Friday, March 25, 2011

Letters to a little girl - ten

Dear Ragini,

It's been so hot these last few days. They say the mercury never hit it this high in March these last fifty-five years. And yet, your brother has fever and both of you have runny noses. You are trying to stand up on your own two feet and will probably walk soon. At least it looks like it. No pressure.

You are the original gunda number one and are often seen staring at things with a frown on your face and smoke billowing from your nostrils. The bull baby to beat all bull babies. I turn my eyes from you to your brother and shake my head in terror and amazement. How do you babies go from such these tiny little things to those school-going, song-singing, birthday-awaiting, Holi-playing, mess-creating individuals......how? I feel as if each day in the last four years has been interminably long and yet, I have no clue how the years just buzzed past. Panic, panic, the kids are growing too fast, must blog more often, must record everything, must hold time still, must not let anything slip away. Must schedule for a nap next year sometime.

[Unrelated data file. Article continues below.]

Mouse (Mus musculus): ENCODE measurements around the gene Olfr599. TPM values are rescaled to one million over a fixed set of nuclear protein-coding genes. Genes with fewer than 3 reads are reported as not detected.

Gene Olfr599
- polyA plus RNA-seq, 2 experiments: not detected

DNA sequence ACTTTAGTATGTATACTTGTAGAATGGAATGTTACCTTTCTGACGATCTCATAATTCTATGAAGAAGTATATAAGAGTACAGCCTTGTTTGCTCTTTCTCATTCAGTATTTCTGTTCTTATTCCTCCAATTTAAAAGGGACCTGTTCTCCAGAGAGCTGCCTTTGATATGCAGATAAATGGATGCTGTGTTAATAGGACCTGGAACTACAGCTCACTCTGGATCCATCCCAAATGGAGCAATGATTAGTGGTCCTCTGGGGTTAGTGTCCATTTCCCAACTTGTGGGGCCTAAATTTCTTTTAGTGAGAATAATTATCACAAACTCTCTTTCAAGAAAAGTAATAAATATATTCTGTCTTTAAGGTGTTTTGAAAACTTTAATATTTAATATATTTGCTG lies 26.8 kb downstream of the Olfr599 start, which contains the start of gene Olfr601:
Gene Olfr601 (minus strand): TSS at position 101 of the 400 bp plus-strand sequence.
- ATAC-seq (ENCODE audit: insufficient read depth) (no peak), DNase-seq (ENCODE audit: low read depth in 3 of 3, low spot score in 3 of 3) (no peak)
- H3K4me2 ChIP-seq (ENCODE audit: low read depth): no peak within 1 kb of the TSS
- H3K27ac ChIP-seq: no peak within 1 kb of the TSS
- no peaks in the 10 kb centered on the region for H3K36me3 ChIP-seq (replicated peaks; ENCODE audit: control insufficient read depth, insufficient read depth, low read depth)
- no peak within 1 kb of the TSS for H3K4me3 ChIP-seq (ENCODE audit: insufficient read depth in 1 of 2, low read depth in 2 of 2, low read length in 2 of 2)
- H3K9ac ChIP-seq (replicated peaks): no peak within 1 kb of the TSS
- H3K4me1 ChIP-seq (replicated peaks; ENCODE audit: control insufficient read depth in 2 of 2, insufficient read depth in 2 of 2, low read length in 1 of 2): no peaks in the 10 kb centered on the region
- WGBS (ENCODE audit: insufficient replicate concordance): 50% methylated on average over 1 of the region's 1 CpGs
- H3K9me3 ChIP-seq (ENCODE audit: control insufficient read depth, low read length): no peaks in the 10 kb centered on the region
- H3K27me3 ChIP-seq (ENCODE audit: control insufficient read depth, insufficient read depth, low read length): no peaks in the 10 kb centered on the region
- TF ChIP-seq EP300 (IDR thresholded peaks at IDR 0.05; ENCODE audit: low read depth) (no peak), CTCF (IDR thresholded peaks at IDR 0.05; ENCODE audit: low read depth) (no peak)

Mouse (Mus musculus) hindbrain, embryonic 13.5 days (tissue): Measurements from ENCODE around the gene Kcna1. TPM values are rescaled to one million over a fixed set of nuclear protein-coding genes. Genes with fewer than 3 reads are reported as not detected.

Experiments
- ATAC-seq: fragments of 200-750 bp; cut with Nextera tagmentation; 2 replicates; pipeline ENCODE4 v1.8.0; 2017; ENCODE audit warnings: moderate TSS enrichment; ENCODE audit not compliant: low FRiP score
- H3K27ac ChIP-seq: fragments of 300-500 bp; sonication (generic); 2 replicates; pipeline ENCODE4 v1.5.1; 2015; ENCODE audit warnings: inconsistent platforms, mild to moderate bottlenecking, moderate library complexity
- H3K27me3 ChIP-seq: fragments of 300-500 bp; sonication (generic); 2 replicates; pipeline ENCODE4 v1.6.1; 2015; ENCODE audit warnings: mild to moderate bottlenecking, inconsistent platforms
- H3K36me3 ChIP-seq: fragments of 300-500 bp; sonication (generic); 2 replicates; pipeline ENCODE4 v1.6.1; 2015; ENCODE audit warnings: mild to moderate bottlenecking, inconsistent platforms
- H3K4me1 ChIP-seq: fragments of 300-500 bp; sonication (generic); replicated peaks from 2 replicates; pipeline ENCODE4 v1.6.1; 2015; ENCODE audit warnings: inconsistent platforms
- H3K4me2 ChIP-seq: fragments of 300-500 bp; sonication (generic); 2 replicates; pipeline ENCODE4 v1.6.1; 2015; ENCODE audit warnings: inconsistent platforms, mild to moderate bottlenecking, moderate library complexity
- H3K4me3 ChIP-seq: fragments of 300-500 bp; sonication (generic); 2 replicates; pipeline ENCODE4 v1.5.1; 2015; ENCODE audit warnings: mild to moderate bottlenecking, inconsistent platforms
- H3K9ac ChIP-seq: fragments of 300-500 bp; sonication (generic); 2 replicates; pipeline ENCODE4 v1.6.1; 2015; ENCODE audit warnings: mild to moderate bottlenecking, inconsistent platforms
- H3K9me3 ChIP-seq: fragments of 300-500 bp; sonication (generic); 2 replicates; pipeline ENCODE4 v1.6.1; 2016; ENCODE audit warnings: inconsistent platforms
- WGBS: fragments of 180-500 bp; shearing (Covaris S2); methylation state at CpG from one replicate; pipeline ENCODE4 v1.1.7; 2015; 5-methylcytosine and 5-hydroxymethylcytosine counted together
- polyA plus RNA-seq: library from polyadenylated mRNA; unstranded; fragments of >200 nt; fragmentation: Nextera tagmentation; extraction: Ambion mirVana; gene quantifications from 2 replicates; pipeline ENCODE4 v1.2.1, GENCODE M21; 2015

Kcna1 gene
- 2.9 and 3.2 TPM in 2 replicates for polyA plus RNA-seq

There was something about the supermoon yesterday. I missed it, being too busy.

Advice!
  • Understand that there is always a kinder explanation for things.
  • There is no such thing as a decor rule. Do up your house the way you see best. There's only so much 'keep the basics in earth colours and bring a splash of colours through accents' nonsense that one can take. B.O.R.I.N.G. It is more fun to have an interesting house than just a pretty one and anything interesting demands flaws.
  • Please don't try to be superwoman. Even if it's fashionable.
  • Know the history and politics of your country. You need to have a view. Read about Gandhi and our freedom struggle and the partition and the Kashmir issue and don't be afraid to ask questions on the issues that interest you. Please don't ever be the apathetic person that says she finds politics boring. 
  • Don't be insular. It's very limiting and will make you narrow-minded. Don't decide where you belong to till you have seen a bit of the world. It could be a small house that is at the end of a winding staircase in Jaisalmer. It could be a villa up from Lake Como. It could be an apartment in Mumbai. Choices come from getting out and about.